Thursday, 8 October 2015

Costume Of Prelates Of the Catholic Church according to Roman Etiquette. By The Rev. John A. Nainfa S.S. Part 22.

CHAPTER XIII. Calotte or Skull-Cap.

1. Name; Shape; Materials. — 2. Cardinals. — 3. Bishops. — 4. Prelates. — 5. Altar Boys. — 6. Liturgical Use. — 7. The Popes "Camauro."

1. The skull-cap (called also calotte or zucchetto) is a small cap used by Catholic clergymen to cover the tonsure. It is called in Latin documents "pileolus."

Strictly speaking, it should not be of any other material than cloth in winter and silk in summer, for all ecclesiastics, even Regulars; but, in practice, the silk calotte is permitted throughout the year.

2. Every ecclesiastic may wear a calotte; it is not reserved solely for Prelates. However, a calotte of another color than black is not permitted to priests and ecclesiastics of lower rank, as it is one of the insignia of the Prelacy.

The red skull cap is one of the proper insignia of the Cardinalate, together with the red hat and the red biretta. And it is so exclusively reserved for Cardinals that the Pope, when granting, by special favor, to a Bishop the privilege of wearing a Cardinal's robes without making him a Cardinal, always excepts the use of the red skullcap. Moreover, Cardinals taken from Religious Orders, whatever be the color of their cassocks, are entitled to wear the scarlet zucchetto, as well as the red hat and the red biretta, these being the proper marks of their dignity.

3. By the Brief Ecclesiarum omnium (June 17, 1867,) Pope Pius IX. granted to all Patriarchs, Archbishops and Bishops, the privilege of wearing the purple calotte, as an exclusive sign of the episcopal dignity. (a)

Soon after the Brief of Pius IX. was published, tailors and hatters, in making calottes, went beyond the concession, and began to add extra ornaments that are not mentioned in the Pontifical document. According to the official sample fixed at the time of the concession, the episcopal calotte should be entirely purple, without any addition of red cords or of red stitchings; there should be no cords, while the stitchings should be purple. The lining is of red leather.

4. Before the appearance of Pope Pius X.'s motu propria "Inter multiplices" all Prelates not invested with the episcopal character, or at least Bishops-elect, were allowed to wear only a black skull-cap; but Roman etiquette permitted that the lining be red for the calotte of the Prelates di mantelletta, and purple for that of the Prelates di mantellone. Pius X., by the above-mentioned motu propria, granted to the Protonotaries Apostolic di numero, supernumerary and ad instar, a special skull-cap, black, with cords of amaranth red silk along the seams, and stitchings of the same color. By the same act, the other Prelates were conceded a like calotte, but with the said trimmings in purple.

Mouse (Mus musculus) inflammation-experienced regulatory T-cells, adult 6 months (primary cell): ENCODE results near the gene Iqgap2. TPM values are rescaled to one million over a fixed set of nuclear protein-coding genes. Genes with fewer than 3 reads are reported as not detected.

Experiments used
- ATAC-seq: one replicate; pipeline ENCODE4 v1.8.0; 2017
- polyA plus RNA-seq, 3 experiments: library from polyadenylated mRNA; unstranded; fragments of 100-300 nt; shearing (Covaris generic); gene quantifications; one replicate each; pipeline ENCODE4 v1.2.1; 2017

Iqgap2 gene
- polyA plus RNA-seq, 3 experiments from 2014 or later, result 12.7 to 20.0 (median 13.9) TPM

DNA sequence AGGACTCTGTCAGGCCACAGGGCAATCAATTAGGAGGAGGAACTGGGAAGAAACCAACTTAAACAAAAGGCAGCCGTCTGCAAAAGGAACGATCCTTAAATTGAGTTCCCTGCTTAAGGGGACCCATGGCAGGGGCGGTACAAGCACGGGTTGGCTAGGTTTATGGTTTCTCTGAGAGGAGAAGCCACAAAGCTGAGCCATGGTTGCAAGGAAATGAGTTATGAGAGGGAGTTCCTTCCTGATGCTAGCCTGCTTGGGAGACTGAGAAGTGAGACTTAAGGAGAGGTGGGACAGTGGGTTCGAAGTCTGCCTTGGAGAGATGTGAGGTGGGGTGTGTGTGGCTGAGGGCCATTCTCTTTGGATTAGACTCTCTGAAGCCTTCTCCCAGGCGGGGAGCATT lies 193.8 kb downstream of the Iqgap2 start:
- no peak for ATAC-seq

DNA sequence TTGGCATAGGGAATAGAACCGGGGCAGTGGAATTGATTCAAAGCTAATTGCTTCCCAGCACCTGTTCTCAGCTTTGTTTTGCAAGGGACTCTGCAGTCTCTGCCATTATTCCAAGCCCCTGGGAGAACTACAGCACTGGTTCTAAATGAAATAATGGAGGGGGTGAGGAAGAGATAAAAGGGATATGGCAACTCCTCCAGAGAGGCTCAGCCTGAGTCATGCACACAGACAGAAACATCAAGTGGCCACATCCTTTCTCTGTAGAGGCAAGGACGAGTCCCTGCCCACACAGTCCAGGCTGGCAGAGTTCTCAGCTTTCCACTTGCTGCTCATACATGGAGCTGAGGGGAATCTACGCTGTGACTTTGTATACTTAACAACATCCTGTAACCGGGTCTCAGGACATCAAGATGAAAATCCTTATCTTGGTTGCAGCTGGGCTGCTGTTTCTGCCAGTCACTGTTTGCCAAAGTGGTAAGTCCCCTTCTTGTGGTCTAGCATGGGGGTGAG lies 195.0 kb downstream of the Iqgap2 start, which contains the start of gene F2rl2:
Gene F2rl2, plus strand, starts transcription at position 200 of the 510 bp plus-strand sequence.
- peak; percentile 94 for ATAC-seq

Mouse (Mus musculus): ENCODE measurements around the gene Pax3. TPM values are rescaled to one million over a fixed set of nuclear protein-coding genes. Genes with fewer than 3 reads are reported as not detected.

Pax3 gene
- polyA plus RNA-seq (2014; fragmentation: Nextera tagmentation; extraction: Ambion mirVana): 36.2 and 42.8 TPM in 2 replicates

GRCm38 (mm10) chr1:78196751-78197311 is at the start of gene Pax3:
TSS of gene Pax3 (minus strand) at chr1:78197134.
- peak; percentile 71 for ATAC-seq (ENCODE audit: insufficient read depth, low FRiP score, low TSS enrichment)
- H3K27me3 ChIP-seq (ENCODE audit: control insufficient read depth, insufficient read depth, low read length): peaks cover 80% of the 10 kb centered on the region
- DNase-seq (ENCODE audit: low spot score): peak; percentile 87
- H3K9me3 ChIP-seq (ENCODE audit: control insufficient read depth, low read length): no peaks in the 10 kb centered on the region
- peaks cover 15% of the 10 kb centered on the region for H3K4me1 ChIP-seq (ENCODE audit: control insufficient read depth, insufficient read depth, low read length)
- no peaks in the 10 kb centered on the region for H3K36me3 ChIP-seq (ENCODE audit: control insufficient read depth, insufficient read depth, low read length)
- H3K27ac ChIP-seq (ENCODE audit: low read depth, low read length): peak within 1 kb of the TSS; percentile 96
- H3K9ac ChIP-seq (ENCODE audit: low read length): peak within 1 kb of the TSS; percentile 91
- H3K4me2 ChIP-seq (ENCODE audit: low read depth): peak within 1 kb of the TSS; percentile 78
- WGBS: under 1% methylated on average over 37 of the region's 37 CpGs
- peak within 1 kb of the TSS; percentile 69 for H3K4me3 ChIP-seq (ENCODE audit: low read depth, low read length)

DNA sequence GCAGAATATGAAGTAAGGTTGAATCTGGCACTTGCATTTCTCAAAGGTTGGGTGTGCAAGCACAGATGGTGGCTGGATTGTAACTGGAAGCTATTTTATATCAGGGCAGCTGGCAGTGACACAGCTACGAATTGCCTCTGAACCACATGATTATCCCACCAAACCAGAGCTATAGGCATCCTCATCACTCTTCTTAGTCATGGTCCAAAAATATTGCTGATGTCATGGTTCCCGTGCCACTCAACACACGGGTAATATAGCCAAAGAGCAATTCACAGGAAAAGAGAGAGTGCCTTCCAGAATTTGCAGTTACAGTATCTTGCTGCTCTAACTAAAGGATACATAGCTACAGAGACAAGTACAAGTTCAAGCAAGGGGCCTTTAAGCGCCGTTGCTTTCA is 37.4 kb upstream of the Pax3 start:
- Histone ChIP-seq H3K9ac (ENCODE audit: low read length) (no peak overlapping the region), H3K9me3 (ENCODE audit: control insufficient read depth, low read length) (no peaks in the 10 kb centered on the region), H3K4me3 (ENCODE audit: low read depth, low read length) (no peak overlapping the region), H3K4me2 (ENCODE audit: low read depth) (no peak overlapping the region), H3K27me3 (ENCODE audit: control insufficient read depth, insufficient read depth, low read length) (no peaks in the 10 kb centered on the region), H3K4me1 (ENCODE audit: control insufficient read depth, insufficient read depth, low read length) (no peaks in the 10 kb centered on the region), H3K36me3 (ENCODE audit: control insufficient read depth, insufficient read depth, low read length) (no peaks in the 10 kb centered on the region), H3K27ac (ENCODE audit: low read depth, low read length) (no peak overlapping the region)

5. The use of the calotte having been introduced for no other purpose than to cover the tonsure, in order to protect the head from cold, it follows that those who are not clerics are not entitled to wear this cap. For this reason, the custom of allowing sanctuary boys to wear the calotte has been frequently condemned by the Sacred Congregation of Rites.

6. The use of the calotte by Bishops is determined by the following rules: A Bishop is privileged to wear his skull-cap not only at home, but also in church, even when assisting at services and celebrating Mass. He always wears it under the mitre, in order to prevent the hair from soiling the inside of the mitre. (b)

When assisting at Mass in cope, he wears the calotte all the time, except during the consecration and elevation; (c) but, when assisting at Mass in choir habit (cappa magna, mozzetta or mantelletta) ,he removes his skull cap, also at the reading of the Gospel and when he is incensed. (d)

Bishops are privileged to wear the skull-cap while celebrating Mass, except from the Sanctus until after communion. In this case the Bishop's skull-cap is taken off his head (at Low Mass by one of his servers, at High Mass by one of the officers) after he has recited the Sanctus, and replaced after he has taken the ablutions.

On all other occasions, the Prelate himself should remove and put on his calotte.

The wearing of the skull-cap is never allowed in presence of the Blessed Sacrament exposed; and Prelates are directed to remove the skull-cap every time they perform some external act of private devotion, as, for instance, kissing the crucifix or the relics of a saint. (e)

The same regulations hold good for Cardinals; but Cardinals alone have the privilege of wearing the skull-cap in presence of the Sovereign Pontiff; all other Prelates remain bareheaded in his presence in sign of obedience and respect, and even Cardinals, while bowing to him, remove their skull-caps.

7. The Pope makes use of a white skull-cap, similar in shape to that of other Prelates; but he has besides the privilege of wearing a cap special to him, called in Italian "camauro." The material for this cap is red velvet, with a border of ermine. During the octave of Easter, the red camauro is replaced by one of white damask. This cap has probably retained the primitive shape of the biretta. This would explain why the Pope does not make use of a biretta like other members of the Prelacy and clergy. (f)

(a) Leo XIII. made an exception to this rule when be conceded the use of the purple calotte to the Abbot of Solesmes and his successors forever.

(b) Caer em. Episc, passim.

(c) S. R. C„ June 14, 1845—Decemb. 5, 1848.

(d) S. R. C, May 20, 1890.

(e) A Bishop should not wear the skull-cap while Imparting the blessing with a relic of the True Cross.

(f) Cfr. the Interesting study of Mgr. A. Battandier in the "Annuaire Pontifical" for 1901, pages 76 et seq.